For nearly three decades, most American workers have been able to quit their jobs and remain on their companys' group health insurance plans, thanks to a special federal program called COBRA, the acronym for the enabling Consolidated Omnibus Budget Reconciliation Act that was signed by President Ronald Reagan in 1985.
Envisioned as a between-jobs health insurance backstop, COBRA always worked better on paper than in practice, largely because the ex-employees suddenly found themselves saddled with the full premium burden they'd previously shared with their ex-bosses.
Large employers, most of who "self-insure," meaning they pay their workers' insurance claims directly, without the aid of an insurance carrier, loathed COBRA because only the sickest of their departing workers would pony up to remain on plan. This disproportionately hit the company where it hurts: in the pocketbook.
That lose-lose proposition is now just weeks away from scheduled obsolescence, thanks to an obscure little law you may have heard about called the Affordable Care Act. And while some large employers who previously railed against President Barack Obama's landmark health care reform have yet to realize it, the impending demise of COBRA may save them millions.
Why? Because, as Jay Hancock of Kaiser Health News reported recently, former employees are likely to find a far better deal -- perhaps with federal tax subsidies -- on the new Obamacare exchanges than by lingering at top dollar on COBRA.
Goodbye COBRA, hello exchanges
"As soon as the law was passed, the question among employers and benefits people was, 'Is there still going to be a reason for COBRA?'" Steve Wojcik, vice president of public policy for the National Business Group on Health, told Hancock. In fact, 41 percent of large businesses polled by Wojcik's employer group said they plan to send former employees directly to the state exchanges next year.
Hancock interviewed Jessica Stephens, a 29-year-old restaurant cook who had to take a second job to meet her monthly COBRA premium of $518. Now, with an income of $25,000 a year, Stephens figures to qualify for tax credits through the Obamacare exchange that would cut her health insurance premium to $200 per month.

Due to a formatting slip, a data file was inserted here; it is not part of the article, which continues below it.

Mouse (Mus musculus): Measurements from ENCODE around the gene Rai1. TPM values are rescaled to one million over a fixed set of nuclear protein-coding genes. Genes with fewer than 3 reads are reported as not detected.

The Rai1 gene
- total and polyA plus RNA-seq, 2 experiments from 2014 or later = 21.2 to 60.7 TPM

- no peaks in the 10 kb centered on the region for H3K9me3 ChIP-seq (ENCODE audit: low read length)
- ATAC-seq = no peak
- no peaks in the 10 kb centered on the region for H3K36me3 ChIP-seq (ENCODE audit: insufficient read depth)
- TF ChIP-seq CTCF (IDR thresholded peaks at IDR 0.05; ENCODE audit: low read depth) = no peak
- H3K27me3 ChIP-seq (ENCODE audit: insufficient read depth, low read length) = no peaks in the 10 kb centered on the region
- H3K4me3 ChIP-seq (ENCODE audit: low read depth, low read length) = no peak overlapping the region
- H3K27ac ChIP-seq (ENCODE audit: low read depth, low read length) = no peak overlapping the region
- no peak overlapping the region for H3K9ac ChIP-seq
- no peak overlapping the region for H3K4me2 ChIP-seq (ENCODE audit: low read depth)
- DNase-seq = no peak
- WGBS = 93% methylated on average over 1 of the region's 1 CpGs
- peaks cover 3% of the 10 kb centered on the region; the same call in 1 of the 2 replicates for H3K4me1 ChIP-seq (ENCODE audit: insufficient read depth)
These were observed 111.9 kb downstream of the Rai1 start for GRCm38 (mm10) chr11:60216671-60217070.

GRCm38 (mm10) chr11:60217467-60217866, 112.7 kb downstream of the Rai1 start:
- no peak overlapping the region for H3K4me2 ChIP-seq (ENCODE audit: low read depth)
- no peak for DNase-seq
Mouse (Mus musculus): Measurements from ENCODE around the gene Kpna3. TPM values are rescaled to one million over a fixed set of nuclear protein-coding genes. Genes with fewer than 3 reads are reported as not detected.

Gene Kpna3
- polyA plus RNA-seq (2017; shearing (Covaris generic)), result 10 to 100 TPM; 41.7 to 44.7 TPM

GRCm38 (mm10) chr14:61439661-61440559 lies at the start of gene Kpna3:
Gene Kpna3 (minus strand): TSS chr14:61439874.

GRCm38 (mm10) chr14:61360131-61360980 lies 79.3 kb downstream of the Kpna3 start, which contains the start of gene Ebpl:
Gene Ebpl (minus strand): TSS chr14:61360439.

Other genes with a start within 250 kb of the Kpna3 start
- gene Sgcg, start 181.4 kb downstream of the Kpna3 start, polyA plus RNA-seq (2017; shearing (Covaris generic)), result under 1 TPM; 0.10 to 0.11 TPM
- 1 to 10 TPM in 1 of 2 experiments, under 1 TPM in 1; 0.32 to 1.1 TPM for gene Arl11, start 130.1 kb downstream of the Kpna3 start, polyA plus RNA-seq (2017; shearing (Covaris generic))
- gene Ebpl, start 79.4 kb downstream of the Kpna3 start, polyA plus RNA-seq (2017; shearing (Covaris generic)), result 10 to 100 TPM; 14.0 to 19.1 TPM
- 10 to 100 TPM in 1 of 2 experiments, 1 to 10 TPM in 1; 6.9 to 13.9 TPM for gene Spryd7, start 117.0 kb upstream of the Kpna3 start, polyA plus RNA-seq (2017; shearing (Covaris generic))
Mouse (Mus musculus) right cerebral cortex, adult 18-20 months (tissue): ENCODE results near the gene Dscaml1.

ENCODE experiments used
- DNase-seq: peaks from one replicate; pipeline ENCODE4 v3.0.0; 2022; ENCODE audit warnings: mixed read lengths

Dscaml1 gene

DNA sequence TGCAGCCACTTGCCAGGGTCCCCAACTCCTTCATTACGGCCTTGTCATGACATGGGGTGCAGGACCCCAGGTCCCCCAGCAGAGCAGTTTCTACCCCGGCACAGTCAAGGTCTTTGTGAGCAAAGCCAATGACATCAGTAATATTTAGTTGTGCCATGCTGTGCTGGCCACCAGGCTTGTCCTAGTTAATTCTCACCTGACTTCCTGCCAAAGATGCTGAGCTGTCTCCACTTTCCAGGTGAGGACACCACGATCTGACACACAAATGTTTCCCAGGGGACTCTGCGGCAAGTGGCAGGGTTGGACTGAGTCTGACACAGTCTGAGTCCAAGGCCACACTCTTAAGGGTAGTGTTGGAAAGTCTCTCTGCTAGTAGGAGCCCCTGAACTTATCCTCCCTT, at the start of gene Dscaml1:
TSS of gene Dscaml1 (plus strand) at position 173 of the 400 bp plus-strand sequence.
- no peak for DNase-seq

"That’s wonderful. I would definitely take the exchange," she says. "I thought I could squeeze by financially doing COBRA, but the last nine months have told me that's not possible."
Possible savings in the billions
How much large employers are likely to save with the eventual demise of COBRA under Obamacare is unclear, but the numbers could run into the billions. In its last survey of COBRA examining numbers from 2008, the newsletter Spencer's Benefits Reports estimated that 4.8 million COBRA beneficiaries cost their employers more than $10 billion that year alone, Hancock writes.
"If the employers know anything about their own experience, they're going to be thrilled when these people go into the exchanges," according to Stephen Huth, who headed up that Spencer’s survey. "And when these former employees find out the (lower) cost, they're going to be thrilled to go into them, too."
What remains to be seen is how much employers will be willing to share the windfall with their current employees and what effect, if any, the influx of the relatively sicker COBRA-insured might have on the exchange marketplace.
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